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Ludovic Lepic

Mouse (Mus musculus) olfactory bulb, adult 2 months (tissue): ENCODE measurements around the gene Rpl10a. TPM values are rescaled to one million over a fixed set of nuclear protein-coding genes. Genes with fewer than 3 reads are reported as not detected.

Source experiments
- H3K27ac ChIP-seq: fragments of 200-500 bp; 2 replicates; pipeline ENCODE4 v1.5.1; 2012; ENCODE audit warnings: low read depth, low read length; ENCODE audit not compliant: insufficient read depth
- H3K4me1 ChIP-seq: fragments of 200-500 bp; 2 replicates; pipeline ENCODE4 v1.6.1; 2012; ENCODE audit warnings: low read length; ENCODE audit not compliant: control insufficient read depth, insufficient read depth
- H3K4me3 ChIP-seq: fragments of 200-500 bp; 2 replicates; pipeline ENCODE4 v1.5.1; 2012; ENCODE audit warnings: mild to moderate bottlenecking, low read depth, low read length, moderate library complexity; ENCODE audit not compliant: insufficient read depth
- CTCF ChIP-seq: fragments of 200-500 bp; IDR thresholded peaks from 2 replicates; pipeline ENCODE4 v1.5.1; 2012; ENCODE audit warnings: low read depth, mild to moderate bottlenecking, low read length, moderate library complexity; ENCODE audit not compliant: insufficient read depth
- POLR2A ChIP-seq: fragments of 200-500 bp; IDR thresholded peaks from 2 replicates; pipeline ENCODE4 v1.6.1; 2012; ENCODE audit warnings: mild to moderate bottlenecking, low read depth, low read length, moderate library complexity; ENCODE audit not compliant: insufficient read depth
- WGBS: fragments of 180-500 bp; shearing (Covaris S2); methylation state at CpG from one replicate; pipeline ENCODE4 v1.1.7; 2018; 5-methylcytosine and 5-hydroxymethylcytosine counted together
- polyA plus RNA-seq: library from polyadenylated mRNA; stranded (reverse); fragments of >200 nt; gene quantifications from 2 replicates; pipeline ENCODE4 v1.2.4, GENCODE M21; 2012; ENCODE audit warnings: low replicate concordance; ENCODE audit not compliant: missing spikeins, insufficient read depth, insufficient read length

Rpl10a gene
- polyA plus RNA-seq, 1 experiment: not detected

Vicomte Ludovic Lepic is perhaps best known for his famous friendship with Impressionist artists and his frequent appearances in the works of Edgar Degas. Yet, he was also an artist in his own right and an inventor of his own etching technique. Born on December 17, 1839, Ludovic Lepic was an aristocrat who chose to pursue art instead of a military career. In his youth, he studied under several instructors, including the artist Charles Verlat, who taught him etching. Ludovic Lepic was one of the founding members of the Society of Etchers in 1862, and in 1863 would display his large etchings of dogs in the Salon. Ludovic Lepic would regularly display at the Salon– near annually– for the rest of his life. In 1865 Ludovic Lepic married Joséphine de Barral, who hailed from an aristocratic military family, yet he would maintain a relationship with his mistress Marie Sanlaville. By the time of his marriage, he was working as an experimental printmaker, and by 1867 he had developed the etching technique of his own invention, known as “changeable” or “variable etching.” The technique involved using a singular etched plate, yet spreading the ink and selectively wiping it with a rag to produce a selection of different images from the same plate. In 1872, Ludovic Lepic helped to plan the first Impressionist exhibition and maintained a friendship with multiple of the artists of the movement, though he chose to display with the Salon instead of the Impressionists. He also continued to travel, shifting the focus of his art from animals to marine and landscape scenes and using his travel as inspiration. Ludovic Lepic died on October 27, 1889.

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